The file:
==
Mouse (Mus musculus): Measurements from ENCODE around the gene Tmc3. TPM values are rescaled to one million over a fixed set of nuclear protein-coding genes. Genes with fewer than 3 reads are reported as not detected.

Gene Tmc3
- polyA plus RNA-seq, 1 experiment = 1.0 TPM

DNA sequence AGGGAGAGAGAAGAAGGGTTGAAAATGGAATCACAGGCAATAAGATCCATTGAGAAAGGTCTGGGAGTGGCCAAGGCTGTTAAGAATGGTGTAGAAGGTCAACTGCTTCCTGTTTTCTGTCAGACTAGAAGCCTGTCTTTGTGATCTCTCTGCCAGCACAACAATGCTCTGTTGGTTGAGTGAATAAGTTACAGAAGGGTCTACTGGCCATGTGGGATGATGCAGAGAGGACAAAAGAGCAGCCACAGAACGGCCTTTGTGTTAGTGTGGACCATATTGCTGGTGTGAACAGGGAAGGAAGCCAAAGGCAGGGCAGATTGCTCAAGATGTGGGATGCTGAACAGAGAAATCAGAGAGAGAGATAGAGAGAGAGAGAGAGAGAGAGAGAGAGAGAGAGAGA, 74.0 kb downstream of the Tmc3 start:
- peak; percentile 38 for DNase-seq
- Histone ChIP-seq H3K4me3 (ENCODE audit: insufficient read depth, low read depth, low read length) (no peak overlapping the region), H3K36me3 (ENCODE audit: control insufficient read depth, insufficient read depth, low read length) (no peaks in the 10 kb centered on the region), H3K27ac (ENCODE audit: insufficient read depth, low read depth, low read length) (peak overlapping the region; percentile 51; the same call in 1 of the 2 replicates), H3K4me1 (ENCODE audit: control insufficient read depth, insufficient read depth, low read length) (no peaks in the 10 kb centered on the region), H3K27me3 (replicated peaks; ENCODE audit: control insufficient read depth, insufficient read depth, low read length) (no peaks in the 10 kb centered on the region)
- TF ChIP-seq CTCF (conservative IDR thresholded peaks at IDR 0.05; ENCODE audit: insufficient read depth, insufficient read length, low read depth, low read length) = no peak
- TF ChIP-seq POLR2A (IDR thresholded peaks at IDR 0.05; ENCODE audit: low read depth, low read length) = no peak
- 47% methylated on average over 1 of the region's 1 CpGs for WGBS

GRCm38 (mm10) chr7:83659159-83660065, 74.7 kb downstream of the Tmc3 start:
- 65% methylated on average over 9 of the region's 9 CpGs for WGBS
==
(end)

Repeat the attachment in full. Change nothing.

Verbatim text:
Mouse (Mus musculus): Measurements from ENCODE around the gene Tmc3. TPM values are rescaled to one million over a fixed set of nuclear protein-coding genes. Genes with fewer than 3 reads are reported as not detected.

Gene Tmc3
- polyA plus RNA-seq, 1 experiment = 1.0 TPM

DNA sequence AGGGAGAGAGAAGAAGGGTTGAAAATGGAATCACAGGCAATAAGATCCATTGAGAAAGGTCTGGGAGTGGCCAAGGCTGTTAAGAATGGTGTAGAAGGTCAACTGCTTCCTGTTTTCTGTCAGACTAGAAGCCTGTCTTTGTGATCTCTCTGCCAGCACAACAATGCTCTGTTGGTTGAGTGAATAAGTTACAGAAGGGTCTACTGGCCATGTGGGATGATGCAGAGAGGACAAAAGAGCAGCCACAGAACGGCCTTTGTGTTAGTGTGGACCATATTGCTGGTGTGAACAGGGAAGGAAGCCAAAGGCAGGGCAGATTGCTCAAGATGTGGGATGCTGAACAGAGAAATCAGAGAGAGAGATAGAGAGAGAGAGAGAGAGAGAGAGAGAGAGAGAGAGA, 74.0 kb downstream of the Tmc3 start:
- peak; percentile 38 for DNase-seq
- Histone ChIP-seq H3K4me3 (ENCODE audit: insufficient read depth, low read depth, low read length) (no peak overlapping the region), H3K36me3 (ENCODE audit: control insufficient read depth, insufficient read depth, low read length) (no peaks in the 10 kb centered on the region), H3K27ac (ENCODE audit: insufficient read depth, low read depth, low read length) (peak overlapping the region; percentile 51; the same call in 1 of the 2 replicates), H3K4me1 (ENCODE audit: control insufficient read depth, insufficient read depth, low read length) (no peaks in the 10 kb centered on the region), H3K27me3 (replicated peaks; ENCODE audit: control insufficient read depth, insufficient read depth, low read length) (no peaks in the 10 kb centered on the region)
- TF ChIP-seq CTCF (conservative IDR thresholded peaks at IDR 0.05; ENCODE audit: insufficient read depth, insufficient read length, low read depth, low read length) = no peak
- TF ChIP-seq POLR2A (IDR thresholded peaks at IDR 0.05; ENCODE audit: low read depth, low read length) = no peak
- 47% methylated on average over 1 of the region's 1 CpGs for WGBS

GRCm38 (mm10) chr7:83659159-83660065, 74.7 kb downstream of the Tmc3 start:
- 65% methylated on average over 9 of the region's 9 CpGs for WGBS